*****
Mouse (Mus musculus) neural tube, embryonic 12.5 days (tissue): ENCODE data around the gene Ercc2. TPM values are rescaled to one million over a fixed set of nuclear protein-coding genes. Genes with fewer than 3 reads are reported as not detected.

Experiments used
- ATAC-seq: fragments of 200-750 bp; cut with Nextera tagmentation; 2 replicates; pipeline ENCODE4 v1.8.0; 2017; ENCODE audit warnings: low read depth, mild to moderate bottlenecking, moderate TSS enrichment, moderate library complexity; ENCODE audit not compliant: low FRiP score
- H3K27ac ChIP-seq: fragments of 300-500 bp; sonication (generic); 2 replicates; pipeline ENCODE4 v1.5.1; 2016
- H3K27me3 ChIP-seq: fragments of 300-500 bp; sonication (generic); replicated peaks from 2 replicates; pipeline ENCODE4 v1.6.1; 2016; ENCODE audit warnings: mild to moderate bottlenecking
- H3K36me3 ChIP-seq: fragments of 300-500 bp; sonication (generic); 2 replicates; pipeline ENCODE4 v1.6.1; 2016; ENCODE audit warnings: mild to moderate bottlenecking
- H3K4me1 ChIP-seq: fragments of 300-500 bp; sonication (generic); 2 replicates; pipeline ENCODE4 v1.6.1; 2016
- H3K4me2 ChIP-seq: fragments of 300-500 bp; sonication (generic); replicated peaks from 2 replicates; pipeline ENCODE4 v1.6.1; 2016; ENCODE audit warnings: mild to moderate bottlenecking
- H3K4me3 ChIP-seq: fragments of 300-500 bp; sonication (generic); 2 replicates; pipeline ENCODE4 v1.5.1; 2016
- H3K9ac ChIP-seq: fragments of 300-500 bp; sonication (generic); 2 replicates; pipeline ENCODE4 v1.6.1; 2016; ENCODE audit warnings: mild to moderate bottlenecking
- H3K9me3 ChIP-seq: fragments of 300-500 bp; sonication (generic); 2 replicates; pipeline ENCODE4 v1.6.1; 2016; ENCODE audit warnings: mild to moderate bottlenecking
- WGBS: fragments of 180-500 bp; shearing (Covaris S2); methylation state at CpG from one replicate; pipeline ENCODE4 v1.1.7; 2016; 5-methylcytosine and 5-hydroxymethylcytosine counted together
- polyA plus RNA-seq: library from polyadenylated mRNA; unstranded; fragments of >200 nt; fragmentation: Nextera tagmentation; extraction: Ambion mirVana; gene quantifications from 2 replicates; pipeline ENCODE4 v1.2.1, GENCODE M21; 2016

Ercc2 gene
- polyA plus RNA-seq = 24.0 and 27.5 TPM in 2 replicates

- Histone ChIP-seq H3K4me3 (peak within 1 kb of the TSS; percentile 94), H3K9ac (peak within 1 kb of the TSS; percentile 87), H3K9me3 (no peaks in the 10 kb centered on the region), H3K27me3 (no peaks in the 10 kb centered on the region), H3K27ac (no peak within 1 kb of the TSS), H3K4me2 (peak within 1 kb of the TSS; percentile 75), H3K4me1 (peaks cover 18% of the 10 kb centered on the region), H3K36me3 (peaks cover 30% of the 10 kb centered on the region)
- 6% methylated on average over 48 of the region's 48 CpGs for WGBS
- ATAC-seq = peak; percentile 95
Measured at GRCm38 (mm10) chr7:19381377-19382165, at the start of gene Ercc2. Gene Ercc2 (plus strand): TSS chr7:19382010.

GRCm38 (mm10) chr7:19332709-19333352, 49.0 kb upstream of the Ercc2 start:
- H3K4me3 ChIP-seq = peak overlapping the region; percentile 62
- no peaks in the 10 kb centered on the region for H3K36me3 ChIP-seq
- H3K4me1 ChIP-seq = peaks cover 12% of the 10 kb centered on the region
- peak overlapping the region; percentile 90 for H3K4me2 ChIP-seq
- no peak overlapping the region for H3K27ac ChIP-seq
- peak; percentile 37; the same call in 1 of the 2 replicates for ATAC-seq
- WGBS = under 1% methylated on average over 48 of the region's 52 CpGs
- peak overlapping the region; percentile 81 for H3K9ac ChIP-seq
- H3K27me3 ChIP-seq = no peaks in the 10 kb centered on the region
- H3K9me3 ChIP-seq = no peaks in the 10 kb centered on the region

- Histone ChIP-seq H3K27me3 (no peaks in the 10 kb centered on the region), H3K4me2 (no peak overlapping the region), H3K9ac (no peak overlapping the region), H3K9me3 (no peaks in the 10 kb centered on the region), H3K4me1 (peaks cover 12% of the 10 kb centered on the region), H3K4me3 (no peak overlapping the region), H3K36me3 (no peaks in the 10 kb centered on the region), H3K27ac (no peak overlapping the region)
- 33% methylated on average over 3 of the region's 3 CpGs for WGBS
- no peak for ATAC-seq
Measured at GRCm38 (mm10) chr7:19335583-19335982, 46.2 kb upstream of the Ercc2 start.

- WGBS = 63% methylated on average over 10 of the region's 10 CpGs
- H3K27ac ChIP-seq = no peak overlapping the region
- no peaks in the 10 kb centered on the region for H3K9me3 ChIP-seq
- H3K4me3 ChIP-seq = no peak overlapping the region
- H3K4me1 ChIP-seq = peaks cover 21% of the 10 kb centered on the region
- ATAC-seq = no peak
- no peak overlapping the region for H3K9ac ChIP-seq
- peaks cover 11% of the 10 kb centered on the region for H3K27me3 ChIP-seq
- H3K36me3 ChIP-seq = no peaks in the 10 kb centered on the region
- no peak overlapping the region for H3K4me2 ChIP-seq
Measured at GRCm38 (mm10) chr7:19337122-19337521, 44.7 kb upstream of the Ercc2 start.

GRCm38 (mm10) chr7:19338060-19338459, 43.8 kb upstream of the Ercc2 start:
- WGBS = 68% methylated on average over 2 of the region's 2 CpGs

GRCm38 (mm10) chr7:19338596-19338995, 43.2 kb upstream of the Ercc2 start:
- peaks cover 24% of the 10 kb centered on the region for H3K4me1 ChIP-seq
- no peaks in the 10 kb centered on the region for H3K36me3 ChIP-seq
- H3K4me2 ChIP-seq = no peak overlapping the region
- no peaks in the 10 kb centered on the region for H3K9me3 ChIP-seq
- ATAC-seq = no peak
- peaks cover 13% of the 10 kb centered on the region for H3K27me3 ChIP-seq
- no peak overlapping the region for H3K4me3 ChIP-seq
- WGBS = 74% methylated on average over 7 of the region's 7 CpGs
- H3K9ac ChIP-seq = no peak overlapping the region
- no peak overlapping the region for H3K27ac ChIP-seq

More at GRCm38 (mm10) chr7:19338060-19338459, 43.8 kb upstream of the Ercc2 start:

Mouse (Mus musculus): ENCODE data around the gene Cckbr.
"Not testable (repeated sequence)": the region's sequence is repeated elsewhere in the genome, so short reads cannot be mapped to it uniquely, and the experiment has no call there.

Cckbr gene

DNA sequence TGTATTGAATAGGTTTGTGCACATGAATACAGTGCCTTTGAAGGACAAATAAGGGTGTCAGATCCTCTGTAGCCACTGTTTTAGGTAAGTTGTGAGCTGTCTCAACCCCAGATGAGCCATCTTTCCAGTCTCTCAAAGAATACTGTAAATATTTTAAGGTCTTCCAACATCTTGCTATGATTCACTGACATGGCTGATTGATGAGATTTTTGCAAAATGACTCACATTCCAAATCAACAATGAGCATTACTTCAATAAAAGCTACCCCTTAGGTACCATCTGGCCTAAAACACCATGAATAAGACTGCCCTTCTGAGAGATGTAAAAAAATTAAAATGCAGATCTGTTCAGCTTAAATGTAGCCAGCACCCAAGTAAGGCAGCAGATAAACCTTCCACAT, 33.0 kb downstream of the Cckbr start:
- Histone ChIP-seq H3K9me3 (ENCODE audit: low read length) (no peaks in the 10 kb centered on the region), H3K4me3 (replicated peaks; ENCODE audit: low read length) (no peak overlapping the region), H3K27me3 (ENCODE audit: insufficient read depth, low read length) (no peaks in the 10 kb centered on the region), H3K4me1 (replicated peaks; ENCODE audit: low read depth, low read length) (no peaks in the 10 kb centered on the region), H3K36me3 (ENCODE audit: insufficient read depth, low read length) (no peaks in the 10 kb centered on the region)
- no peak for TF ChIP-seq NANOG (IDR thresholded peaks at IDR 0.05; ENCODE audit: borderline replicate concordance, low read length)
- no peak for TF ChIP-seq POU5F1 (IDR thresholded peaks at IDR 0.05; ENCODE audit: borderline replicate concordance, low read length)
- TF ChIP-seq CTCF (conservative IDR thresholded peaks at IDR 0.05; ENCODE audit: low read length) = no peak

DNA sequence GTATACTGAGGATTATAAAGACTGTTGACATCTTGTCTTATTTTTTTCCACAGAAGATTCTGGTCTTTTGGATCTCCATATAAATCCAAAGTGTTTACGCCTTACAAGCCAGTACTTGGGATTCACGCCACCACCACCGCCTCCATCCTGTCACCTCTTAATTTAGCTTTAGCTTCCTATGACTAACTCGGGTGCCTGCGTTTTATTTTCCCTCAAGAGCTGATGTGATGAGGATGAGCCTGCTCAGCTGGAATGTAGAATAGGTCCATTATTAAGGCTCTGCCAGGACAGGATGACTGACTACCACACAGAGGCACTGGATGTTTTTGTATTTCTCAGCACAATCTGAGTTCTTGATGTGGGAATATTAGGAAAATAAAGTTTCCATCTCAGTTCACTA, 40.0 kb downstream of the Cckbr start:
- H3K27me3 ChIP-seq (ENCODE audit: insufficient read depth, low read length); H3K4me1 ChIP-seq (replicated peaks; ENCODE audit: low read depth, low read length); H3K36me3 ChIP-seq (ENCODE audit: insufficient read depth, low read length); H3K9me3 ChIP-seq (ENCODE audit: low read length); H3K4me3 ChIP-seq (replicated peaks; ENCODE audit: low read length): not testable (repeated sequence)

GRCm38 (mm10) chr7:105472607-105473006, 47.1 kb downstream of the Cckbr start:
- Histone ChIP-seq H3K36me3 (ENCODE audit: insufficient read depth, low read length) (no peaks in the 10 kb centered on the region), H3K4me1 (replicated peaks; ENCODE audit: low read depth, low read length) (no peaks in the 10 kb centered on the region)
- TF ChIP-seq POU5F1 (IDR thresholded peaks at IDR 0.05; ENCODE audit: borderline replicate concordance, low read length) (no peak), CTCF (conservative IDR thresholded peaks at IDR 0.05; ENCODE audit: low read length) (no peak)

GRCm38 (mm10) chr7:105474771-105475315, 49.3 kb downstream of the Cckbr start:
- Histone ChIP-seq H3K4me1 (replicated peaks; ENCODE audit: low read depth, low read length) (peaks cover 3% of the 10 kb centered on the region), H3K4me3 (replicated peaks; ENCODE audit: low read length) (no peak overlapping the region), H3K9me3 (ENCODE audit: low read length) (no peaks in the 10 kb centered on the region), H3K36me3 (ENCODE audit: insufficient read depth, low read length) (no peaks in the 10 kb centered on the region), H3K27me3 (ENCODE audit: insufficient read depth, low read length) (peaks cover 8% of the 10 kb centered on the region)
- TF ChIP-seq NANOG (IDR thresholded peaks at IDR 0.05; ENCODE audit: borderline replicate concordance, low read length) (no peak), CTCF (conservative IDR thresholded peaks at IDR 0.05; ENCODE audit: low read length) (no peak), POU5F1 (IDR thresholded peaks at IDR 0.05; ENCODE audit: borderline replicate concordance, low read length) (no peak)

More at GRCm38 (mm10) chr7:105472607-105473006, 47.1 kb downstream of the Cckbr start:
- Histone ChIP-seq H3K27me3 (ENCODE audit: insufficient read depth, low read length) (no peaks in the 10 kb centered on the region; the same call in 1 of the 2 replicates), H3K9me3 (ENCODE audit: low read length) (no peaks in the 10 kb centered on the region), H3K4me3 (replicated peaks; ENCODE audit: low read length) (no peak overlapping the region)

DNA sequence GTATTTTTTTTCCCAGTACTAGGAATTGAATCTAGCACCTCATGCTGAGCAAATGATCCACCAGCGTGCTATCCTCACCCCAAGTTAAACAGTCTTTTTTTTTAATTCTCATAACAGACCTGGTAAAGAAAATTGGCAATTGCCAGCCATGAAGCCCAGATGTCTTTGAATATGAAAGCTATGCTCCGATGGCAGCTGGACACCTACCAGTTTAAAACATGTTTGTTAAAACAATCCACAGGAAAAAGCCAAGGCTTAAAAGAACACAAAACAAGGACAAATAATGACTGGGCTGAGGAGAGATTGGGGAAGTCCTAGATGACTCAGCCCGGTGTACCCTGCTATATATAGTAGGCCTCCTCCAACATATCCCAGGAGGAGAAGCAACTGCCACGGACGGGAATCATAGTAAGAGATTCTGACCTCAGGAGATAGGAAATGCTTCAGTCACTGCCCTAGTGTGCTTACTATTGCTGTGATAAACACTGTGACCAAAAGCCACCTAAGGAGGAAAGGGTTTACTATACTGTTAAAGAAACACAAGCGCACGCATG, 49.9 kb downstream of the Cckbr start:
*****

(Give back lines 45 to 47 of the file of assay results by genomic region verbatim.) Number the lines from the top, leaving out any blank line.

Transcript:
Measured at GRCm38 (mm10) chr7:19337122-19337521, 44.7 kb upstream of the Ercc2 start.

GRCm38 (mm10) chr7:19338060-19338459, 43.8 kb upstream of the Ercc2 start:
- WGBS = 68% methylated on average over 2 of the region's 2 CpGs